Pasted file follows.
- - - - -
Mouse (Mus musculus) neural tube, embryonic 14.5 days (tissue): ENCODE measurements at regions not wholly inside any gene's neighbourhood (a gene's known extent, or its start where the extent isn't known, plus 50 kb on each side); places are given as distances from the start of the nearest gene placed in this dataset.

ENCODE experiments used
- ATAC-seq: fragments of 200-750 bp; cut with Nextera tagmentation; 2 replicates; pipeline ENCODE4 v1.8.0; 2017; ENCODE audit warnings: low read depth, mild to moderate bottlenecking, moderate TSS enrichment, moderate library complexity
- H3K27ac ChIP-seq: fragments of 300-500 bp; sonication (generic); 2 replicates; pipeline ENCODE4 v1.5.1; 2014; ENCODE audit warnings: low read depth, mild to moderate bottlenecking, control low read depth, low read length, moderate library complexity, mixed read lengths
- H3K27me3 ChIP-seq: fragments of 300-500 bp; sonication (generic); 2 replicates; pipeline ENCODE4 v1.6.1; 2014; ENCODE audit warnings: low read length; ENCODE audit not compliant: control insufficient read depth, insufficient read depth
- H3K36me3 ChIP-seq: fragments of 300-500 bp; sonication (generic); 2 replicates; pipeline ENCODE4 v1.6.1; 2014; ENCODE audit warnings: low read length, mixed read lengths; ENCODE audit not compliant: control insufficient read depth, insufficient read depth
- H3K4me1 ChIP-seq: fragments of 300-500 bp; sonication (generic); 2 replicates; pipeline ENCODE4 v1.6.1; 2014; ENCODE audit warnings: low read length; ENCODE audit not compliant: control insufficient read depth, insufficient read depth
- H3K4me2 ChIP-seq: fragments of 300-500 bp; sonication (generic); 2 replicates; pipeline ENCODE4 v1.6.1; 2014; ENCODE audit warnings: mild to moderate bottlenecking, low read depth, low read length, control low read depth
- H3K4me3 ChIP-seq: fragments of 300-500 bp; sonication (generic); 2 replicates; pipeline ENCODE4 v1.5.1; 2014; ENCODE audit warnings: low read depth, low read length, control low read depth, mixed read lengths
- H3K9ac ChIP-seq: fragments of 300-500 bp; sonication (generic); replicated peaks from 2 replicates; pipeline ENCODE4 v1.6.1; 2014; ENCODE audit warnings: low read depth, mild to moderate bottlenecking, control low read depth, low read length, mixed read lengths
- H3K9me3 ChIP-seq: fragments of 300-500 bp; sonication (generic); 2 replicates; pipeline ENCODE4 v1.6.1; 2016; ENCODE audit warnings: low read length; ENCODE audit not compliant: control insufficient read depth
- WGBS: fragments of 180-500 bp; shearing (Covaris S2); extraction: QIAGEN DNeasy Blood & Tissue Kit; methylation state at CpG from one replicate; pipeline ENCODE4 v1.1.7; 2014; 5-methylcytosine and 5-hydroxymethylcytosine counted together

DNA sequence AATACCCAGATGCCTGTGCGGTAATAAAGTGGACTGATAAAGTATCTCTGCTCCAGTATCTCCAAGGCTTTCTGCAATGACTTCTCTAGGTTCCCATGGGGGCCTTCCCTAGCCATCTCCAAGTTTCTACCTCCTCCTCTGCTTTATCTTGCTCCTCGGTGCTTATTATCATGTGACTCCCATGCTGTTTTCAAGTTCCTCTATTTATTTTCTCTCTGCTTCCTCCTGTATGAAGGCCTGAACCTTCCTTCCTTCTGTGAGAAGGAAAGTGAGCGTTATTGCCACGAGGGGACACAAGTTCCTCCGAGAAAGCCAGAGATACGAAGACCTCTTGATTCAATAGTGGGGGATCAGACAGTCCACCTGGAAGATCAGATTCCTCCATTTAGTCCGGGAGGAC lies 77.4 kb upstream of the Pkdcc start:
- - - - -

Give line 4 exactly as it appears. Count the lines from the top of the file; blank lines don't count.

- H3K27ac ChIP-seq: fragments of 300-500 bp; sonication (generic); 2 replicates; pipeline ENCODE4 v1.5.1; 2014; ENCODE audit warnings: low read depth, mild to moderate bottlenecking, control low read depth, low read length, moderate library complexity, mixed read lengths